- 1911 Ocupation Gardener
- Domicile Harlaxton, The Drift
- Age in 1911 23
- Unit 2nd Battalion, Royal Fusiliers
- Service Number G/1546
- Rank Pte
- Date of Death 25th April, 1915, KIA
- Age at Death 27
- Battle SitRep Dardenells Archip Beach Landing
- Commemorated Helles Memorial
At the end of 1914 almost 210 Divisions of the German and Allied armies were bogged down in Belgium and France, and trench warfare, as we now know it, had started in earnest. As 1915 began the allies were planning attacks to penetrate the German Lines and advance, but conditions demanded that they wait for better weather. The first attack at Neuve Chapelle was planned for mid-March.
So stalemate on the Western Front but not so in the East where the ill equipped Russian Army was facing 80 German and Austro Hungarian Divisions as well as fending off attacks by Ottoman Empire forces in the South. Russia urgently needed support from the Allies and at that time all sea routes between the two were blocked by the enemy or by ice.
To provide the support that Russia needed Winston Churchill, The First Lord of the Admiralty, believed that a naval task force of British and French Battleships, Destroyers and Cruiser could open the southern route through the narrow Dardanelles Straights by destroying what he believed to be the weak Ottoman Forces and guns that commanded both sides.
His plan was agreed and the Naval action started in Feb and came to a climax in March when 18 battleships tried to force the narrowest part of the straights, just 1 mile wide. However after unacceptable losses, mostly from mines, the action was called off. The Royal Navy now called on the army to capture the guns from the land side, and the door was thus opened to disaster.
The Gallipoli landings started on 25 April 1915 when British and French Divisions were joined, for the first time, by the Australian and New Zealand Corps, The ANZACs. The Force of over 100,000 men were full of enthusiasm believing that the Ottomans would not put up much of a fight. However the 5 weeks required to assemble the force and move it to the start line had allowed the Ottomans to strengthen their position on the inhospitable, steep sided, rocky and scrub covered terrain overlooking the Cape Helles and ANZAC beech where the landings were to take place. Nevertheless after fierce fighting the Allies managed to gain a foothold only to find that they could make little progress and trench warfare became the order of the day.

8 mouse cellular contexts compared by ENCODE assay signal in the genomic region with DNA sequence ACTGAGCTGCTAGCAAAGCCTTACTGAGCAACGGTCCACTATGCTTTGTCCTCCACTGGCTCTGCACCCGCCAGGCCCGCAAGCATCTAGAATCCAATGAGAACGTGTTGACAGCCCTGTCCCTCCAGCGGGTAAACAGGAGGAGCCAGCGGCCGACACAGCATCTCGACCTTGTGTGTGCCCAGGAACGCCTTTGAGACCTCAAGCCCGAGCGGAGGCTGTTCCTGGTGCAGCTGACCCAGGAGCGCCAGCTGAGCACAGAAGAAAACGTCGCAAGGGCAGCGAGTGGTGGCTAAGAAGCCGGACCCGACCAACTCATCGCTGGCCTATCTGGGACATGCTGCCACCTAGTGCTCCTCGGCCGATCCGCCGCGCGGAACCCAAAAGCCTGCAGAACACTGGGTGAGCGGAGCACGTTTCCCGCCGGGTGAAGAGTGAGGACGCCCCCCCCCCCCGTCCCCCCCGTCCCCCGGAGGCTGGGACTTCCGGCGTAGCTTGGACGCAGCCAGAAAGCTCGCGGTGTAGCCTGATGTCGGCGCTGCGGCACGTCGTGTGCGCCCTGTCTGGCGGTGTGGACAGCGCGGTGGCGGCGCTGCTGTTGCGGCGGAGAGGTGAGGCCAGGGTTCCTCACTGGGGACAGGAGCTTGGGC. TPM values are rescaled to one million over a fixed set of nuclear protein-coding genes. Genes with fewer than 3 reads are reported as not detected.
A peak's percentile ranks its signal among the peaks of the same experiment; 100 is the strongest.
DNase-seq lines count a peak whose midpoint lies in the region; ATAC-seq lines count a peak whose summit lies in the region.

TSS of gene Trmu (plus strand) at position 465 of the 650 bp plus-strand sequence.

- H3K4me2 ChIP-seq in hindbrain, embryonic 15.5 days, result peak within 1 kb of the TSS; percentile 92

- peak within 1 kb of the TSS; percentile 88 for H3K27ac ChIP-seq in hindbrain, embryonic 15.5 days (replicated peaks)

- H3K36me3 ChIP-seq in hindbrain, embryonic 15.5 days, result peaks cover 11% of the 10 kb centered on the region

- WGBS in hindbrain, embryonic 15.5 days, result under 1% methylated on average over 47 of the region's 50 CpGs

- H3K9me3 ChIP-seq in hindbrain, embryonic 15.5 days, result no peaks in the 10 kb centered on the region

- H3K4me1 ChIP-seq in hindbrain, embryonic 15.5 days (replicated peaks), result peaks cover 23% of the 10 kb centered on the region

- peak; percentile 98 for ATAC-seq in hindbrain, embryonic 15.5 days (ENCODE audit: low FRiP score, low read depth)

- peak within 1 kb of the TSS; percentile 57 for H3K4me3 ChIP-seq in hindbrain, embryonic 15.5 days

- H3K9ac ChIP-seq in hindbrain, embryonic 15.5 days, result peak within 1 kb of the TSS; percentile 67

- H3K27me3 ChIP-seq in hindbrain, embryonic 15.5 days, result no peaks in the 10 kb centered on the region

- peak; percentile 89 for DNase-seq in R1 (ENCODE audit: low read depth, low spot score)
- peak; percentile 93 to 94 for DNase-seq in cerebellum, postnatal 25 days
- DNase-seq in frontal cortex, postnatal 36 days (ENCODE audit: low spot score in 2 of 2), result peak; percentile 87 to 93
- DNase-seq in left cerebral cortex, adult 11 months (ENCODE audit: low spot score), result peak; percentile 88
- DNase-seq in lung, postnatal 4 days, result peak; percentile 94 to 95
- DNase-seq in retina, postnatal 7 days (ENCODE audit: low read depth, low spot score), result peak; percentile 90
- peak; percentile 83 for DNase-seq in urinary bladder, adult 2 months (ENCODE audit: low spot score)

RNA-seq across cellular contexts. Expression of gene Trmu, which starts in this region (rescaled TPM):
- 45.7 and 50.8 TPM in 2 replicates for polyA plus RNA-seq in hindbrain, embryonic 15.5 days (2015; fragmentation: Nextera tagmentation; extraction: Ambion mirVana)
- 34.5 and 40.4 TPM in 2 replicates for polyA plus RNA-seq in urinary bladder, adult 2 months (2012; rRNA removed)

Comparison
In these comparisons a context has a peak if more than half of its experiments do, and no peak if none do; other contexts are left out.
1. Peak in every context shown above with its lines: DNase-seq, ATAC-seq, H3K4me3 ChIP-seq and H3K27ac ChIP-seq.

Conditions on Gallipoli defy description. The terrain and close fighting did not allow for the dead to be buried. Flies and other vermin flourished in the heat, which caused epidemic sickness.
Later, in October , winter storms caused much damage and human hardship, and in December, a great blizzard – followed by cataclysmic thaw – caused 15,000 casualties throughout the British contingent, and no doubt something similar on the Turkish side. Of the 213,000 British casualties on Gallipoli, 145,000 were due to sickness; chiefly causes being dysentery, diarrhoea, and enteric fever.
It is easy to forget, given the quite proper place that Gallipoli has in Australian and New Zealand legend, that Gallipoli was by no means purely an ANZAC affair; in fact, both the rest of the British, and the French army contingents on Gallipoli outnumbered the ANZACs in terms of men deployed and casualties lost.
One of those killed on the first day during the Helles landings was Albert Lane a 27 year old gardener from Colston Bassett. At the beginning of the war he had enlisted as a private in the 2nd Battalion of the Royal Fusiliers which had just returned from India. The Battalion joined 86th Infantry Brigade of the 29th Division at Nuneaton in the Spring of 2015 ready to move to France.
But that was not to be as pressure on Lord Kitchener to launch a ground attack at Gallipoli forced him to deploy the Division there and Albert Lane embarked at Avonmouth on 16 March.
In January 1916 the Allies withdrew from Gallipoli having failed to achieve their aim and having taken over 300,000 casualties.